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I have PIC32 MCU. It supports USB OTG functionality. I searched a lot on google about the applications regarding OTG but didn't find many results. I was wondering if any one can explain what can be done with OTG in MCU. Can we store some data via OTG in flash drives. ?

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  • \$\begingroup\$ Yes. It basically lets your device do anything a USB host could. \$\endgroup\$ – pjc50 Oct 12 '15 at 11:17
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USB OTG is basically like a mini-host and can connect to flash drives, keyboards, printers, hubs - basically anything you want. The key differences between a USB OTG host and a regular USB host (such as your PC) are:

  1. A USB OTG product can also act as a regular USB device. There is an special connector (Micro/Mini A-B) that supports both A and B types of plugs and includes an ID pin which tells your product whether it should act as a host or device (based on the type of plug end connected). Note that the new USB 3.1 spec and type C connector work a bit differently but the concept is the same.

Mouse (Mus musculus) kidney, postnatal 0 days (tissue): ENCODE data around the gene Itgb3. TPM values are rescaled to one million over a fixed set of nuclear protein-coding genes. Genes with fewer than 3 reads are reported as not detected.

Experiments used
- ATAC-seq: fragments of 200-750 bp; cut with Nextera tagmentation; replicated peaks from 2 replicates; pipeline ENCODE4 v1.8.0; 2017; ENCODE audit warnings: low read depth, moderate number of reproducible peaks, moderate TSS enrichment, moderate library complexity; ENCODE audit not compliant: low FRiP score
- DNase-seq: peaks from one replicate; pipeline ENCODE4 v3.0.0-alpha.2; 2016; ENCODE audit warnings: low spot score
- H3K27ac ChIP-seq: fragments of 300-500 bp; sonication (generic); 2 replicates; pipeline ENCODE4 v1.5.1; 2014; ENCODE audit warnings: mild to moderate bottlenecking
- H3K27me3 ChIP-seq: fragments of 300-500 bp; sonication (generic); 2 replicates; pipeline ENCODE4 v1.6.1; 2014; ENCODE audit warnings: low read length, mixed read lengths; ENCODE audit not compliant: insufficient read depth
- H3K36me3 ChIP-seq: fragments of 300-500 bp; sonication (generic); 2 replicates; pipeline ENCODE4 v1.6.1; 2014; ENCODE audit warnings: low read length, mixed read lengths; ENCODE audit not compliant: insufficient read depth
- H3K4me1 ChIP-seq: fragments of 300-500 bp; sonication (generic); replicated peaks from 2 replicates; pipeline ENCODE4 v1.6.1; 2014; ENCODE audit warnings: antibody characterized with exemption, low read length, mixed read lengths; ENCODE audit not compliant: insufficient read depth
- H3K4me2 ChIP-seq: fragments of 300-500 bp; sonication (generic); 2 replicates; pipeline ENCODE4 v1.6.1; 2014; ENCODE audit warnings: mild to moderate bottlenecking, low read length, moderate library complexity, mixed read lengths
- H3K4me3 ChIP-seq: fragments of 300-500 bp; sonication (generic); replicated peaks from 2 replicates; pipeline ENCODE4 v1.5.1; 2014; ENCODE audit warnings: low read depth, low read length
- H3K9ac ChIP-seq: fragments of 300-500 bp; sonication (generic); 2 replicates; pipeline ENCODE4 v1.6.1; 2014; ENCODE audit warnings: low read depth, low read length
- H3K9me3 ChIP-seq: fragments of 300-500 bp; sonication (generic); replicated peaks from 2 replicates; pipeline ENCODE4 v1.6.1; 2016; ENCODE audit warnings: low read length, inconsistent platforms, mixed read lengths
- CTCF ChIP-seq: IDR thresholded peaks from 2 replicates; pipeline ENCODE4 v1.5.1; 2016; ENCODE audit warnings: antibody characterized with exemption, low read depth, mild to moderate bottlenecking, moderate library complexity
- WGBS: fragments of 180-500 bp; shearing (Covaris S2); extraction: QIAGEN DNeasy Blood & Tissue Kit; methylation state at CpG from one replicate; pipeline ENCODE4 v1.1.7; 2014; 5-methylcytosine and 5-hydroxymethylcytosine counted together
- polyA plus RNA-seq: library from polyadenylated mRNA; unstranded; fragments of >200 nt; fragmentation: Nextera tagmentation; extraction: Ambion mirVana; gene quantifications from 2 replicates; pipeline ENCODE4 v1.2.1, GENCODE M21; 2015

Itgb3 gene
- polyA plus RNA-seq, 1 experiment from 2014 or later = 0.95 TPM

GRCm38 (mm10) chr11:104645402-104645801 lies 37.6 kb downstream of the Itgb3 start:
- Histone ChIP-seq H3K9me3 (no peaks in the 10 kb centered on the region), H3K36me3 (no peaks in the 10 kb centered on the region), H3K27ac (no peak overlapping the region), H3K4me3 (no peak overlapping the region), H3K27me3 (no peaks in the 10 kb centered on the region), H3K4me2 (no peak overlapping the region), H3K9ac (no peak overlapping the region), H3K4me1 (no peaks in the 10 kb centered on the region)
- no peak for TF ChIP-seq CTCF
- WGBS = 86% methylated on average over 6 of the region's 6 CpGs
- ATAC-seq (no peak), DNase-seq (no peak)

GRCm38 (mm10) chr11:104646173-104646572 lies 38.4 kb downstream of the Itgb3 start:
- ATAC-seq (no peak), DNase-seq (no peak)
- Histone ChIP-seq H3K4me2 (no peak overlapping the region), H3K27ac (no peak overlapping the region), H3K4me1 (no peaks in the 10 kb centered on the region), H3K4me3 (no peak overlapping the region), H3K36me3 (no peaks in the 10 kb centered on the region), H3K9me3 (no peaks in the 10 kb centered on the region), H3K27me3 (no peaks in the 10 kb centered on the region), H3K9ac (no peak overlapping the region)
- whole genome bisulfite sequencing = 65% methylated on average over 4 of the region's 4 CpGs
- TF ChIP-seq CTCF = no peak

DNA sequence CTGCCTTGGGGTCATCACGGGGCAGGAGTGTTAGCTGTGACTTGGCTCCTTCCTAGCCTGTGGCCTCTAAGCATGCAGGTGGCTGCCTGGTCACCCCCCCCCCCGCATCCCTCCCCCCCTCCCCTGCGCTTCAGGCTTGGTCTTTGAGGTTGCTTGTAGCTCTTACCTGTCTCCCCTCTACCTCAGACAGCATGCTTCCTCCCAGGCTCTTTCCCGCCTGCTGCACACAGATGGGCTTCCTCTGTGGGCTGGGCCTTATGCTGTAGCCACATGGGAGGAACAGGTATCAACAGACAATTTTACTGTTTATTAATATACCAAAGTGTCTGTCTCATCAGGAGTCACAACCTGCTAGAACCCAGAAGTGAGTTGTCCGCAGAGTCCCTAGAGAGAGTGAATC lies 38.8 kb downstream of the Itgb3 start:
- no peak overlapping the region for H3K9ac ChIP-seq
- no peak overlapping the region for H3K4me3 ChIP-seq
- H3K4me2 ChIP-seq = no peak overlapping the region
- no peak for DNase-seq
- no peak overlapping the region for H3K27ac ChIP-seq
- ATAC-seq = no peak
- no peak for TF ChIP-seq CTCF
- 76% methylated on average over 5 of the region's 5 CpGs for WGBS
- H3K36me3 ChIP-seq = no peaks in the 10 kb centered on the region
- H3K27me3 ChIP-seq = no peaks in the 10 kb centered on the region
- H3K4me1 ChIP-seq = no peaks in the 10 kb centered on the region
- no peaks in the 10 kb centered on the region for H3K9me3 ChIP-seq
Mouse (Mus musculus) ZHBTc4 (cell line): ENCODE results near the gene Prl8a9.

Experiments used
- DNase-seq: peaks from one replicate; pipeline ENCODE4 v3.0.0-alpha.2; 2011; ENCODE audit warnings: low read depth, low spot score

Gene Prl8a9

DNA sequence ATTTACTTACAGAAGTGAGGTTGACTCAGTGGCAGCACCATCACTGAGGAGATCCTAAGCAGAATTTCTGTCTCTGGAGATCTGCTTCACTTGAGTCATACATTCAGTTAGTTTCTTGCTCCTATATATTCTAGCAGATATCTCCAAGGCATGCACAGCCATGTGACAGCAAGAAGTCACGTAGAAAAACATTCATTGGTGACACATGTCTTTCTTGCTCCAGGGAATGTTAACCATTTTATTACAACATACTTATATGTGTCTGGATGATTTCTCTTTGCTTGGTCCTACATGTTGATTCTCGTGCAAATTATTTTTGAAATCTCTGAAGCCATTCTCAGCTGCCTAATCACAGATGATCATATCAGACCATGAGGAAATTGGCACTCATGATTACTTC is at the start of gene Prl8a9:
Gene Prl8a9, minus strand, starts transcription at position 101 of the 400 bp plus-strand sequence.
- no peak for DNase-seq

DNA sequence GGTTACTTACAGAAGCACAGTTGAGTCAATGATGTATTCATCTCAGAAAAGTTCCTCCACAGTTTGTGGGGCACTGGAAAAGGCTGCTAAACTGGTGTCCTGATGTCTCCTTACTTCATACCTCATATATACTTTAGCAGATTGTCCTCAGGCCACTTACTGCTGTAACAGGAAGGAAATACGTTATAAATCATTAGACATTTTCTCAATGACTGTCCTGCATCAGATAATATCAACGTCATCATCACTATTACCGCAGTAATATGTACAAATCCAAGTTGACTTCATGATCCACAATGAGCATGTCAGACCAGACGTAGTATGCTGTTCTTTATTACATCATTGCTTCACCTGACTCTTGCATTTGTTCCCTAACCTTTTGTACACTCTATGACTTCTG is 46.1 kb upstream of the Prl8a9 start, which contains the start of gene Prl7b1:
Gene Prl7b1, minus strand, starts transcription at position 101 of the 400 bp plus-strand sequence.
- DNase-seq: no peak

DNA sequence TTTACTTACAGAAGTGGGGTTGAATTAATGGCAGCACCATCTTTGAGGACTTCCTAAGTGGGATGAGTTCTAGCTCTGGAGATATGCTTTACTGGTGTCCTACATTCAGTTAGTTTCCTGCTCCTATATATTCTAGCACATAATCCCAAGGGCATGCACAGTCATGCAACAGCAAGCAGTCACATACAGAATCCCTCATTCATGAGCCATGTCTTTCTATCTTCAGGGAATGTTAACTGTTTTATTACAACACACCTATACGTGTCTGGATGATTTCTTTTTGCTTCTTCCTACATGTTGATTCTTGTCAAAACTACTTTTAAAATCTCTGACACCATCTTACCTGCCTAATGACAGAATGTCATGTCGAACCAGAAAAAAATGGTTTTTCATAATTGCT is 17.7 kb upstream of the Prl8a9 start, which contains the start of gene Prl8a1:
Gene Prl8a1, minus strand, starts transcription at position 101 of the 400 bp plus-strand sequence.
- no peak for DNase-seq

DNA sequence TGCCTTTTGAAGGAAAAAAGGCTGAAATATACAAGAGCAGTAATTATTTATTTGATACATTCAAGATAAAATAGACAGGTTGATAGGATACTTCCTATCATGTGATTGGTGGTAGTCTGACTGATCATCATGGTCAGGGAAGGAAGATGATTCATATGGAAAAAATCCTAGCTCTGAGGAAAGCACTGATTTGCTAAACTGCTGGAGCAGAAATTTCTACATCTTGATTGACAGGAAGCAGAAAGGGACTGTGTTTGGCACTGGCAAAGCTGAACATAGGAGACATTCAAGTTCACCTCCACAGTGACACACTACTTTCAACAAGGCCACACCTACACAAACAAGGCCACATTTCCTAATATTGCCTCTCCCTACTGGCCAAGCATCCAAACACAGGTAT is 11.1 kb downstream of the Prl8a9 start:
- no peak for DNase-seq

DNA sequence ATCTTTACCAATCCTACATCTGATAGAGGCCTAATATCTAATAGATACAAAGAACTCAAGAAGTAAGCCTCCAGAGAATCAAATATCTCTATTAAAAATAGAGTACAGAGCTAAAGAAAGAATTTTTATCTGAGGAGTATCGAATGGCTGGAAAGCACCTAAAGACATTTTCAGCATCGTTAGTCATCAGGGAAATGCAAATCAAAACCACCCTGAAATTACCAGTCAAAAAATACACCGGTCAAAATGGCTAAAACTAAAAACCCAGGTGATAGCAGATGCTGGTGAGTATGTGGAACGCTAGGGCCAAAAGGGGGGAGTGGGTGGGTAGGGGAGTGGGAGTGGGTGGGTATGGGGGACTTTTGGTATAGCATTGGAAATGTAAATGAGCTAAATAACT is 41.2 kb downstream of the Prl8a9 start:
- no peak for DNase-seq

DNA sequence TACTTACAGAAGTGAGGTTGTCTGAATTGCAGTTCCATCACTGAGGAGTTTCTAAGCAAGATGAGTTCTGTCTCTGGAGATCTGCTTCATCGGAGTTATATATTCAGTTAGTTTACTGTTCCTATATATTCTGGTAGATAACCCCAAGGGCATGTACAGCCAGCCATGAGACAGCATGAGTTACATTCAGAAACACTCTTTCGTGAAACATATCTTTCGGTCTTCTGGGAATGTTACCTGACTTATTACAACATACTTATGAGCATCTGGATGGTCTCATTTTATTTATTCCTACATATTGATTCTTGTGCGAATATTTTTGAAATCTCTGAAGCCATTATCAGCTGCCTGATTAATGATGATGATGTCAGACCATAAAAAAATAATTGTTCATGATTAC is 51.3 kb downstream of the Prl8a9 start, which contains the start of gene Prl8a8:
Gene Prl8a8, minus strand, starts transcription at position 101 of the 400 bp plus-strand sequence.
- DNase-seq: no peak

2. A USB OTG host is not required to support all types of USB devices. You supply a list of devices that your OTG host supports with your product. For example you could list a particular make of flash drive and if anything else is connected your product can just display a message saying it is not supported. Normal USB hosts need to support the full range of product types to be 'USB compliant' (it's actually a bit more complex than this, but that is the general idea).
  3. The OTG spec provides a special protocol to allow two OTG devices connected to each other to reverse roles. This could be useful if, for example, your product is connected to a mobile phone (another OTG device) but with the cable the wrong way around. The Host Negotiation Protocol (HNP) lets the devices change roles without the user having to physically swap the cable around (note this is all changed with the new type C connector).

So yes, you can most certainly use the OTG functionality to store data into a flash drive, and this is quite a common usage. However you will have to write a lot of software to achieve this functionality. The limited resources in the PIC32 may also prevent you from supporting too many devices at the same time or running more complex peripherals.

Also, if your product doesn't need to act as a device it is not an OTG product but simply an embedded host. In that case you don't need to worry about items 1 and 3 that I've listed above.

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